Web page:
Over the three and a half years that our malaria project has run so far, we have collected terabytes of images of blood smears, to evaluate the microscope and train machine-learning algorithms to understand the images. We have also identified and fixed many more issues that only came to light when we had multiple microscopes running long-term in realistic scenarios, in the field. When we scan a blood smear by taking a grid of images spread over the sample, for example, those images can now be evaluated on the fly, so that we can repeat any measurements that are out of focus. This approach of making the instrument smarter, so it can self-correct and become more reliable as well as more capable, is a key theme in the OpenFlexure project.
Open-science test drive
In tandem with our funded research focused on malaria, we have worked to build up a community around the microscope. Most project communication was initially done on the software-development platform GitLab. While GitLab is still where all our designs are managed, last year we set up an online forum that opened up the project to many more people. The forum is a much easier place for users and contributors to engage with the project without having to navigate the complicated, software-focused interface of GitLab.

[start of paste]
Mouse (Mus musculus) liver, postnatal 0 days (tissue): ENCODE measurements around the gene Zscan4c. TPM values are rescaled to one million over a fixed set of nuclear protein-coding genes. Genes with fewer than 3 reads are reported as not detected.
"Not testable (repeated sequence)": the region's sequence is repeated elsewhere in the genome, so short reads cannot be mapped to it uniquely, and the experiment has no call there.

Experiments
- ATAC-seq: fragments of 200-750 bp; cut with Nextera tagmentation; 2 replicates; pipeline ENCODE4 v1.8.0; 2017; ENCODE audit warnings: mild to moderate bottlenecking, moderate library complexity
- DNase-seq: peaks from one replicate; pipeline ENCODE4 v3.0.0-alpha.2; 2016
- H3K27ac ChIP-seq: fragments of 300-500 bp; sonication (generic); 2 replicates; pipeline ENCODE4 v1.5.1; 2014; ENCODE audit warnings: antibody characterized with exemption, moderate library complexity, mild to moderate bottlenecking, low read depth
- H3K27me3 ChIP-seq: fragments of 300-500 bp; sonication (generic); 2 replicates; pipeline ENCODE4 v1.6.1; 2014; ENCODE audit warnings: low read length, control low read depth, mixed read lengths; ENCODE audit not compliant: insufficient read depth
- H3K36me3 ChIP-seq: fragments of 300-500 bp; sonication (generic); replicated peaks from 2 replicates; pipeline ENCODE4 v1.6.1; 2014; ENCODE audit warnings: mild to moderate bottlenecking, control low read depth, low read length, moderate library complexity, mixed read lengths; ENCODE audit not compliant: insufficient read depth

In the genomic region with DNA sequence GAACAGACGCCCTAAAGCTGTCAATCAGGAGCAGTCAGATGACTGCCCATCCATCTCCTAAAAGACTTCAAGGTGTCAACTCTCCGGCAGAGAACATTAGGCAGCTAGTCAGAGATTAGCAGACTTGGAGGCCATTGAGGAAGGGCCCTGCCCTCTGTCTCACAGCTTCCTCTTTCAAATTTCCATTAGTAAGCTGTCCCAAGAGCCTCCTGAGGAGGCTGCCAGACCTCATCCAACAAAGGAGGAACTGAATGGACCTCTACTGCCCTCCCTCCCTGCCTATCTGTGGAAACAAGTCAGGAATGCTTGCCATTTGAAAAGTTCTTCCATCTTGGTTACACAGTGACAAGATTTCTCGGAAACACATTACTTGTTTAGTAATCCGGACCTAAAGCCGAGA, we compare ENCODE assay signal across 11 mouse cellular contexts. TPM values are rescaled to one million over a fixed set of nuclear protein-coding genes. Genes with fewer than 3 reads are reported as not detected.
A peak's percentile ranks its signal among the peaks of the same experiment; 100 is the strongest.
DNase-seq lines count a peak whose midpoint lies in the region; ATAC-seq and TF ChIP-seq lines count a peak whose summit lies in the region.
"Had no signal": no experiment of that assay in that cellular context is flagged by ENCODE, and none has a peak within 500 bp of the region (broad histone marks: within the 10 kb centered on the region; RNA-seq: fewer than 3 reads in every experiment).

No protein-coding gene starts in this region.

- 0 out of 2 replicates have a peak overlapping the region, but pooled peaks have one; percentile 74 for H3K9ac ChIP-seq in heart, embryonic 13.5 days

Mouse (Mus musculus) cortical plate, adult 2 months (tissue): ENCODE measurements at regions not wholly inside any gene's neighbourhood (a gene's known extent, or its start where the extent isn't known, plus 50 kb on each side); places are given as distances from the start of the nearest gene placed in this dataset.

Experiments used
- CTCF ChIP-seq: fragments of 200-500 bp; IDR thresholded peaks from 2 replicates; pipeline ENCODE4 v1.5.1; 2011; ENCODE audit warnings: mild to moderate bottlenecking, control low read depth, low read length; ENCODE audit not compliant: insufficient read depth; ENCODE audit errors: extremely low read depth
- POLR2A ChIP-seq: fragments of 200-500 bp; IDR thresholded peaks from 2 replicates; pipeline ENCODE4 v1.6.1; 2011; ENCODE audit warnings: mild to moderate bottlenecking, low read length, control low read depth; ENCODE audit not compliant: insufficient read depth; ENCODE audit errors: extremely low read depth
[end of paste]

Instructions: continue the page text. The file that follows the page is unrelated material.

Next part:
Our community now includes scientists and engineers from all over the globe – from both physical and life science backgrounds – as well as hobbyists, teachers, members of community groups, and even companies using parts of the hardware or software in their own products. Our best estimate is that there are hundreds of microscopes that have been manufactured “in the wild” without our direct involvement. That means the OpenFlexure project is a useful testbed for many aspects of how to create and share a piece of open scientific hardware.
The single most important thing we have learned about how to allow a piece of lab apparatus to be replicated exactly is the importance of good documentation. Our build instructions have gone through numerous complete rewrites and lots of minor updates – and there is still a long way to go. It’s not uncommon for replications of scientific experiments, even ones that intend to be fully open, to rely on direct communication between research teams. While this is less work for both teams the first time a project is replicated, it doesn’t scale well. Relying on word of mouth also means that crucial know-how never gets written down, which means the scientific record isn’t enough to reproduce an experiment once the researchers involved have moved on.